In Taiwan, when a company conducts certain transactions that may have a significant impact on the shareholders’ interests (e.g., M&A transactions), the dissenting shareholders may exercise the appraisal right in accordance with the applicable laws and regulations. Generally speaking, the dissenting shareholders have to object to the transaction at or prior to the shareholders’ meeting and send a written notice to the company to exercise the appraisal right, asking the company to repurchase their shares at a fair price within 20 days of the shareholders’ resolution.

If the company and the dissenting shareholders reach a consensus on the fair price, the company has to pay the fair price within 90 days of the shareholders’ resolution. On the other hand, if the company and the dissenting shareholders do not reach a consensus on the fair price, the company or the dissenting shareholder will have to apply with the court for a ruling on the fair price within 90 days of the shareholders’ resolution.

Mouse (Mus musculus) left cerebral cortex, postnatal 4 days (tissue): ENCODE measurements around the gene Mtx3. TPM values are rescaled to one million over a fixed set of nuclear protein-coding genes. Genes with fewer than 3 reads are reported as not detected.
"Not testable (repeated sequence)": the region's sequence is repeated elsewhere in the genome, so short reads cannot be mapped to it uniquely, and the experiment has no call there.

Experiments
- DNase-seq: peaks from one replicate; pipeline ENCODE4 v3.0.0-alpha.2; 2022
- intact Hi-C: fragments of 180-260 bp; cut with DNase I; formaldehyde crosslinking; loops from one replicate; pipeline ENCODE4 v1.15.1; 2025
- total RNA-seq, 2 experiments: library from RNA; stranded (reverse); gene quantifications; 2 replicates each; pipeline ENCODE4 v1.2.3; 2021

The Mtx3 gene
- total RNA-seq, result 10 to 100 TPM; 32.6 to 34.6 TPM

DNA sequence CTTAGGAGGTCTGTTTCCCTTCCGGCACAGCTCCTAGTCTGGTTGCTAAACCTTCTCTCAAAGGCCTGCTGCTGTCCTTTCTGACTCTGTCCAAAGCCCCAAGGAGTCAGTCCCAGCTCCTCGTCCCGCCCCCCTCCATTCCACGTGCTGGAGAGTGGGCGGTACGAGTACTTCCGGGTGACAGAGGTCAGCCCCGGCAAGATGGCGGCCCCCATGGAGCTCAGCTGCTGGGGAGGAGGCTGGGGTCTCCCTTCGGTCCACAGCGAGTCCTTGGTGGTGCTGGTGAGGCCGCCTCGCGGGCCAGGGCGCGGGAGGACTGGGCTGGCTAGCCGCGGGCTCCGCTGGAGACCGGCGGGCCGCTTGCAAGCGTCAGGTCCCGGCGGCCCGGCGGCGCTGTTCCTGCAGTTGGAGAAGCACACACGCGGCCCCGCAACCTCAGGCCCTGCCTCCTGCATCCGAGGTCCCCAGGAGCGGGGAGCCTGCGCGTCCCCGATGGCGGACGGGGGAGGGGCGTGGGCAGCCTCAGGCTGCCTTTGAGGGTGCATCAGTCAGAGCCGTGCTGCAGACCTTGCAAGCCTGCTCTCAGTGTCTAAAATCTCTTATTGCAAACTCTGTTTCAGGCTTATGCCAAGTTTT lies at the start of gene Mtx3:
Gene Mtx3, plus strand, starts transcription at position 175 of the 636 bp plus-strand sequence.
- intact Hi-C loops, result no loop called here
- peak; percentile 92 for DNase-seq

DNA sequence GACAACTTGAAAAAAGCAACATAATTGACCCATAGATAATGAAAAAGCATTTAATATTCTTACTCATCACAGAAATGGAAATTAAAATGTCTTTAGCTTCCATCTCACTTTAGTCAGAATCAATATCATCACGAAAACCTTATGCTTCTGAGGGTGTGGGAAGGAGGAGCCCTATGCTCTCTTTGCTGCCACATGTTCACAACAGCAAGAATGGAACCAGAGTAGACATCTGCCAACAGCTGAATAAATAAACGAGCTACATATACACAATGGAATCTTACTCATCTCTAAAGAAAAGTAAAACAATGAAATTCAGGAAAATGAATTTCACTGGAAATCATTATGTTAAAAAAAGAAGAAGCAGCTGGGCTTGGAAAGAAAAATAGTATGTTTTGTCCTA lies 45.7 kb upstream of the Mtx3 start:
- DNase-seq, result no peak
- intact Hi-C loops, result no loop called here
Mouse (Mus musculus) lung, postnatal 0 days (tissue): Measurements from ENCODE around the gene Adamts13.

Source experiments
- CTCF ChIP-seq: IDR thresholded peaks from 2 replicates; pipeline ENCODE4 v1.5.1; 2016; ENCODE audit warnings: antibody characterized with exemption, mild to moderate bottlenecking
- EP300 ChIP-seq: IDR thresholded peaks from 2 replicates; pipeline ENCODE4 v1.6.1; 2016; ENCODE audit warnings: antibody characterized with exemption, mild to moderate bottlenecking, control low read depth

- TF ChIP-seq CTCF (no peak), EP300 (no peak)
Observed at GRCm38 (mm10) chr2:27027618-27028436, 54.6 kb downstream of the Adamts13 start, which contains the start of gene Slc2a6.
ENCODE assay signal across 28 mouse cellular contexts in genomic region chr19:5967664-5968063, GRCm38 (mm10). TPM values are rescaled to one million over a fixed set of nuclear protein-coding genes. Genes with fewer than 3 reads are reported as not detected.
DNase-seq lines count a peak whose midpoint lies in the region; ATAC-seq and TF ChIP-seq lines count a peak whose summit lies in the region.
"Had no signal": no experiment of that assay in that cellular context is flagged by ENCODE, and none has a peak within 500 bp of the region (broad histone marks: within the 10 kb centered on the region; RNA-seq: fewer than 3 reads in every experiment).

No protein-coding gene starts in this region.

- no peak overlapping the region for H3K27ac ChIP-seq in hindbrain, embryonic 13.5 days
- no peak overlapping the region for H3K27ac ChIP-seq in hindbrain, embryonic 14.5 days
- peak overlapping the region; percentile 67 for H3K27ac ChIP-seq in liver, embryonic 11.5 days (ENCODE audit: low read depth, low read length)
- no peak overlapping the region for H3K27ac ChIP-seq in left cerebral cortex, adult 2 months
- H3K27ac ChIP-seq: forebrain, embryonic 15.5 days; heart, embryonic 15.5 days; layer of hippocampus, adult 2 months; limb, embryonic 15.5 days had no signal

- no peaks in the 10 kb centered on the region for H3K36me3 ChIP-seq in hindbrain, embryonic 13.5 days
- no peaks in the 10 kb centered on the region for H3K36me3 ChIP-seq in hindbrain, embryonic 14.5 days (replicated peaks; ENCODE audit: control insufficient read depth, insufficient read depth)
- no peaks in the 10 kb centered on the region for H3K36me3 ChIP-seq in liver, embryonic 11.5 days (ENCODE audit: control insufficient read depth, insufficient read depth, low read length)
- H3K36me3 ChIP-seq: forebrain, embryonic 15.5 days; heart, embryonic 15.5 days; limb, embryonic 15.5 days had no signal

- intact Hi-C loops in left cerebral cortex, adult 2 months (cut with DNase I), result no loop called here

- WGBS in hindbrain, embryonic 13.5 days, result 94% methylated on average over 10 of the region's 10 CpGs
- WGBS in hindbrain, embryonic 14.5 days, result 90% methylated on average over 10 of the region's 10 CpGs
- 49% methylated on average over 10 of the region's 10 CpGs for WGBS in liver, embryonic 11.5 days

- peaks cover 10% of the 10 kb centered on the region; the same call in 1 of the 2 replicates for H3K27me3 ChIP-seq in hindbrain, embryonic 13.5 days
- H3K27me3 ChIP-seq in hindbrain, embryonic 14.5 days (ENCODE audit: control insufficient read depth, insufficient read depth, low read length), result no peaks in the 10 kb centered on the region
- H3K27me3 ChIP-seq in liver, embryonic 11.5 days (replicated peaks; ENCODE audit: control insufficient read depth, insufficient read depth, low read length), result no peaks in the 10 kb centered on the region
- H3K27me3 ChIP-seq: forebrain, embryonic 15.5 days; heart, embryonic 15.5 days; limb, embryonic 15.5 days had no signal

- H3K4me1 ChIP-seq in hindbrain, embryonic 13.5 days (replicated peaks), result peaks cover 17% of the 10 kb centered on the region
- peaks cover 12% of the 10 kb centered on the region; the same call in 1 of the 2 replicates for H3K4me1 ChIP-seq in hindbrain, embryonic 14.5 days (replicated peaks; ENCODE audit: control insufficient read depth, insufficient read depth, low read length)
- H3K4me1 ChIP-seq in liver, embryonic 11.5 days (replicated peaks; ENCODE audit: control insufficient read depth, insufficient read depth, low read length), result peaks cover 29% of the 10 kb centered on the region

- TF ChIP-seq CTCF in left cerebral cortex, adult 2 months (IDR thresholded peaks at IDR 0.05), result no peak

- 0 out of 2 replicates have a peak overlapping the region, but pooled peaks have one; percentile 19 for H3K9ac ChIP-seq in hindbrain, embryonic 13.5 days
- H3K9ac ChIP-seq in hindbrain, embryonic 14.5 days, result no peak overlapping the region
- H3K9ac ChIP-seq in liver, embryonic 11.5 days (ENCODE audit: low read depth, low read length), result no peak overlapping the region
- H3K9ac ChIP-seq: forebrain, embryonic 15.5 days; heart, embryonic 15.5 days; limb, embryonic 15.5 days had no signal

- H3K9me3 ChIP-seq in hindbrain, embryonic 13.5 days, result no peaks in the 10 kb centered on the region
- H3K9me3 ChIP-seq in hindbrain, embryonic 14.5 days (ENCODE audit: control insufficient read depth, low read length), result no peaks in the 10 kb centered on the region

If the company cancels or terminates the transaction, the appraisal right will no longer apply and the dissenting shareholders cannot request the company to repurchase their shares. The details of how the dissenting shareholders may exercise the appraisal right differ depending on the nature of each transaction.

*Lowenstein Sandler thanks Yvonne Hsieh and Susan Lo of Lee and Li, Attorneys-at-Law for their contributions to this blog.

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